Law firm Mason Hayes & Curran grew revenue by 8% last year to €82m
Dublin-based firm returned to growth and warns Brexit is major risk for Irish economy
Mason Hayes & Curran managing partner Declan Black. Photograph: Eric Luke / The Irish Times
Irish law firm Mason Hayes & Curran returned to growth in 2018, with revenue increasing by 8 per cent to €82 million, following growth across all of its practice areas.
In 2017, the firm recorded a 1.2 per cent drop in turnover to €76 million, the first time in two decades its revenue had declined in a given year.
The Dublin-based law firm said growth last year was “broadly based” with transactional services such as corporate and real estate being “particularly busy”.
In addition, demand was strong in technology, energy and financial services, and for litigation services. The firm appointed 12 new partners during the year, bringing the total to 87.
Managing partner Declan Black said the revenue increase represented “solid and sustainable growth” for the firm. However, he cautioned that Brexit represents a major risk factor for the Irish economy. “Obviously external conditions always impact on outcomes and in 2018 they were largely positive, although the Brexit risk looms large. But we can only control what we do.
“Brexit continues to be a very significant risk but it does also create some opportunities for Ireland. The migration of financial services and other jobs is an obvious one. The increased competitiveness of Ireland as a foreign direct investment location relative to the UK is another.
“More recently, it is good to see the Government recognise that promoting and investing in the efficiency of the courts service is not just good for society as a whole. It is also a factor in attracting and anchoring both bricks and mortar, and transactional business to Ireland with the corresponding economic benefit.”
Mr Black said the firm sent additional staff to its San Francisco office in 2018 to “support international clients who benefit from the availability of lawyers advising on Irish legal issues”.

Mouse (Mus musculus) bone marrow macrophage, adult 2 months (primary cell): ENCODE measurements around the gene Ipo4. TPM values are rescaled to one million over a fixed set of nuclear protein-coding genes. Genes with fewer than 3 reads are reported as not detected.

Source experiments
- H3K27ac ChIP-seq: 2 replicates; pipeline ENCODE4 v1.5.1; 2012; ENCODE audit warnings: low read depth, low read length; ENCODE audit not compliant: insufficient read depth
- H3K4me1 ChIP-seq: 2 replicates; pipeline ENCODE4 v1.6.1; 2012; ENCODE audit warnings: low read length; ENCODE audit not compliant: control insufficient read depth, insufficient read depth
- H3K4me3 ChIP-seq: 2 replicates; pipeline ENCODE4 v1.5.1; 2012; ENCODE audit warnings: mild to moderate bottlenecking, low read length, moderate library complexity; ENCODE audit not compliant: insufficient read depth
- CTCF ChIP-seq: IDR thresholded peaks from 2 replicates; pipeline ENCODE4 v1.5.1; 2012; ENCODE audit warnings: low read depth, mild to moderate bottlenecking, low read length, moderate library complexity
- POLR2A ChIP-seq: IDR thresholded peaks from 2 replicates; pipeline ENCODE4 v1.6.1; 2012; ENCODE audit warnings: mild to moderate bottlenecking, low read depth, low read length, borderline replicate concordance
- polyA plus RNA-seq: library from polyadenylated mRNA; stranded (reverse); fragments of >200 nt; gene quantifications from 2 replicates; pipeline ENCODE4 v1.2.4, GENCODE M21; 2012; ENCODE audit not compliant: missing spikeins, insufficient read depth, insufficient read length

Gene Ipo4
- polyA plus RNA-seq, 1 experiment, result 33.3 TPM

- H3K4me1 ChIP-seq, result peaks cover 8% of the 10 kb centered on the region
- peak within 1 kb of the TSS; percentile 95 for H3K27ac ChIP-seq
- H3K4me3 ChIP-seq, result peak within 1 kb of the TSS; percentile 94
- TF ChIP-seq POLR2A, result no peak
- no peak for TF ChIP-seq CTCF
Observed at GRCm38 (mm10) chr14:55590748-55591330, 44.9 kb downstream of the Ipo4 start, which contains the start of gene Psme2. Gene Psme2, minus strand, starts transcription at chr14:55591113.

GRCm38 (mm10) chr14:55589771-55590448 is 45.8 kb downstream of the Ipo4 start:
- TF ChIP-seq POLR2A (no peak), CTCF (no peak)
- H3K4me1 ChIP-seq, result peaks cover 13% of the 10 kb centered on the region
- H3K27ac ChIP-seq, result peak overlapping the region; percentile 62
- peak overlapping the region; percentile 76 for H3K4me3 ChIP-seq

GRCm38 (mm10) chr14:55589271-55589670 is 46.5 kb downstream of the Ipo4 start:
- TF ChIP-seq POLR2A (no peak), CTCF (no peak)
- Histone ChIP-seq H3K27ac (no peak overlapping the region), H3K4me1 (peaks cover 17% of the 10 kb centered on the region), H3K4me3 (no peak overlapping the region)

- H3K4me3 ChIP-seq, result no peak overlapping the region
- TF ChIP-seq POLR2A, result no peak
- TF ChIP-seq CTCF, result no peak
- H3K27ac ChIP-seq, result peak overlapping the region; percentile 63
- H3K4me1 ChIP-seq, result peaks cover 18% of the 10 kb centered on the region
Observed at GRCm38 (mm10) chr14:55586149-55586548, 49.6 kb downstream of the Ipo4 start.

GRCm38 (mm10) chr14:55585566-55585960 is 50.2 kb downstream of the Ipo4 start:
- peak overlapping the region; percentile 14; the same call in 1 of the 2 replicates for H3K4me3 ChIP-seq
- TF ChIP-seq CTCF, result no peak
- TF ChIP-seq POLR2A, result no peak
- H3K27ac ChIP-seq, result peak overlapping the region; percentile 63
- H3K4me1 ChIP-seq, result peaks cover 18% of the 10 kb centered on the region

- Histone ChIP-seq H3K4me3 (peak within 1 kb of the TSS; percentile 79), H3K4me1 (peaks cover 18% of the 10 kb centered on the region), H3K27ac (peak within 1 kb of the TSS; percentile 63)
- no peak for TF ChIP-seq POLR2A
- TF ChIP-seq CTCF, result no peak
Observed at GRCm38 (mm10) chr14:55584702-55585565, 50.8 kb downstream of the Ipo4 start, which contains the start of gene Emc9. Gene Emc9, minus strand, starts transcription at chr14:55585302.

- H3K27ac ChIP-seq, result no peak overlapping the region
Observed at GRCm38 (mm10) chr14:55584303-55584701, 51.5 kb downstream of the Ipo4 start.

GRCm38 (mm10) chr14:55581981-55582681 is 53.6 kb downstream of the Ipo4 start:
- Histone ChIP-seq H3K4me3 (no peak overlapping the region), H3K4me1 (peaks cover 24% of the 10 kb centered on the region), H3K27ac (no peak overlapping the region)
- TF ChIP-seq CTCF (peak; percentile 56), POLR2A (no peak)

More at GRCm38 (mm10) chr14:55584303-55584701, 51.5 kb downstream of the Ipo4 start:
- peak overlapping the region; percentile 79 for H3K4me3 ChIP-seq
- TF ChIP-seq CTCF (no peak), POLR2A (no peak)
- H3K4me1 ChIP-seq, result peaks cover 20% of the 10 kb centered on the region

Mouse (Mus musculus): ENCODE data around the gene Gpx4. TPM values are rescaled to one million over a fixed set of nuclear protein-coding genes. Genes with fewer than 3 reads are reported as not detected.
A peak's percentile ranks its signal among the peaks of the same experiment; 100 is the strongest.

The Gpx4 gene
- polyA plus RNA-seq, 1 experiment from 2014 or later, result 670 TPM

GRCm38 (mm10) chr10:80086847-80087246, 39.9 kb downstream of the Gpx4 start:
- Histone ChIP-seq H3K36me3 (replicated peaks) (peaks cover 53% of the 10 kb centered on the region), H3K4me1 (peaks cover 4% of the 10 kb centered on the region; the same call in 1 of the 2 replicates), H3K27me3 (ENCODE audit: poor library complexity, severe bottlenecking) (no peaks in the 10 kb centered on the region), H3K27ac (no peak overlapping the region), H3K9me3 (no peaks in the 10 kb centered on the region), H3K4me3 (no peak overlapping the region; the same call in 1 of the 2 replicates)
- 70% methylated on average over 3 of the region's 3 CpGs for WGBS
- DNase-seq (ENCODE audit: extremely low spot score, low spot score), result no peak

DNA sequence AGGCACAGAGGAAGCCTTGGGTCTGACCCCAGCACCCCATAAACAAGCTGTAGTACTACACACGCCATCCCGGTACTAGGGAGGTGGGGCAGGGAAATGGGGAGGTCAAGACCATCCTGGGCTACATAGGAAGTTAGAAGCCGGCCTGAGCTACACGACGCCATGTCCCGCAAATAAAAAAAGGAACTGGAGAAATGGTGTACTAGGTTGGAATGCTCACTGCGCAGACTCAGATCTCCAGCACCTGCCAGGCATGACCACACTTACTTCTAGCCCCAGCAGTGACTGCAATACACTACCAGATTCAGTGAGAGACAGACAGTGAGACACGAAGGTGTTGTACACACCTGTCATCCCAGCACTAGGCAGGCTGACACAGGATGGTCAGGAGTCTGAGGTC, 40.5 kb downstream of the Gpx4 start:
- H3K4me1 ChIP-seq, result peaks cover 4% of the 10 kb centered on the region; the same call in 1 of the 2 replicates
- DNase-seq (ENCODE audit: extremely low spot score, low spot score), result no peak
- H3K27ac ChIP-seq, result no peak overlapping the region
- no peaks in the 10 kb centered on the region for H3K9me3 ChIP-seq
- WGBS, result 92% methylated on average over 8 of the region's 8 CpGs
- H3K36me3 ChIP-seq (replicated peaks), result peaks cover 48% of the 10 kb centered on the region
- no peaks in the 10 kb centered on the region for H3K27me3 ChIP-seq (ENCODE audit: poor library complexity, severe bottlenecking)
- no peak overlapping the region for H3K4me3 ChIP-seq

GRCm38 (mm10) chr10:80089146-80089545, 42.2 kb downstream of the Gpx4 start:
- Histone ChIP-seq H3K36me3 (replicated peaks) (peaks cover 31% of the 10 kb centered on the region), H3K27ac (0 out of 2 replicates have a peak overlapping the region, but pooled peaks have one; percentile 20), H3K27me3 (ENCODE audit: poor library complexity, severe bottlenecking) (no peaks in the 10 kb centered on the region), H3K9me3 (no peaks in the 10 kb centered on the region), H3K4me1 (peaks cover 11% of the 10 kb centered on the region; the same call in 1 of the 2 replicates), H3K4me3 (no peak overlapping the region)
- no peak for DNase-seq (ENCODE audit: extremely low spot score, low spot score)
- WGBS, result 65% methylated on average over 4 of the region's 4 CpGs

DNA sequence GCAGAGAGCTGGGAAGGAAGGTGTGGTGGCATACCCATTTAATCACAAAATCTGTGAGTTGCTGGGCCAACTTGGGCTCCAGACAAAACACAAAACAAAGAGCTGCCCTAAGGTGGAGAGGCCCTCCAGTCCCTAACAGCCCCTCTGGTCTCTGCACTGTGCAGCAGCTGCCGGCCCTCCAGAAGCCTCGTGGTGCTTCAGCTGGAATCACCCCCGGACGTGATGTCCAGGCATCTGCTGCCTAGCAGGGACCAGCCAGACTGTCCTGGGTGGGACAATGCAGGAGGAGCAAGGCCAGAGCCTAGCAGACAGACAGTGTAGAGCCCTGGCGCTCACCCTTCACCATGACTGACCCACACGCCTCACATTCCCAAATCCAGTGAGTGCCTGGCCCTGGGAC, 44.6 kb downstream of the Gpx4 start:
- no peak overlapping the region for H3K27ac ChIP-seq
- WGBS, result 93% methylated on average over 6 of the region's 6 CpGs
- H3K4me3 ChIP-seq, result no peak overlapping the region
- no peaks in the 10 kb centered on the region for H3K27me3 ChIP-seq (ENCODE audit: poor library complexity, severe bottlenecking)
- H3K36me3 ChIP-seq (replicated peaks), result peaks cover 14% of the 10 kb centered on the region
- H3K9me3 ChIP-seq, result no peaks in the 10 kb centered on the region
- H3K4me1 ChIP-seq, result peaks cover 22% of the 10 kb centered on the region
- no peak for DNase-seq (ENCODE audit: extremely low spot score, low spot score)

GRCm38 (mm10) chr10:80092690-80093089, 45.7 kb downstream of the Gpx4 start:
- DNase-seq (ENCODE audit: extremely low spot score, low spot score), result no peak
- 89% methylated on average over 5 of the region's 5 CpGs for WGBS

In its technology practice, the introduction of the GDPR data privacy regime in the EU last year was a “significant area of activity”. The firm has also represented Facebook in actions over the referral to the Court of Justice of the EU of key issues relating to EU-US data transfers. This litigation is currently before the Supreme Court, awaiting a ruling.
The firm also advised the communications regulator on its 5G spectrum award, and is advising the Department of Communications on all aspects of the National Broadband Plan. “We are continuing to advise a range of UK broadcasters seeking to relocate to Ireland due to Brexit,” Mr Black added.
In terms of dispute resolution, Mason Hayes & Curran acted for Aer Lingus in a Commercial Court action against the DAA, arising from the “failed implementation of an upgrade to the system used in verifying, tracking and the location of baggage”.
Mason Hayes & Curran also had a busy year in real estate. It advised build-to-rent investment group Ires Reit on the acquisition of apartments being developed by the Dalata hotel chain at the former Tara Towers site in Dublin.
It also acted for the Irish Rugby Football Union in the sale of lands at Newlands Cross to Hibernia Reit, which involves additional payments for the IRFU if the lands are re-zoned from agricultural use.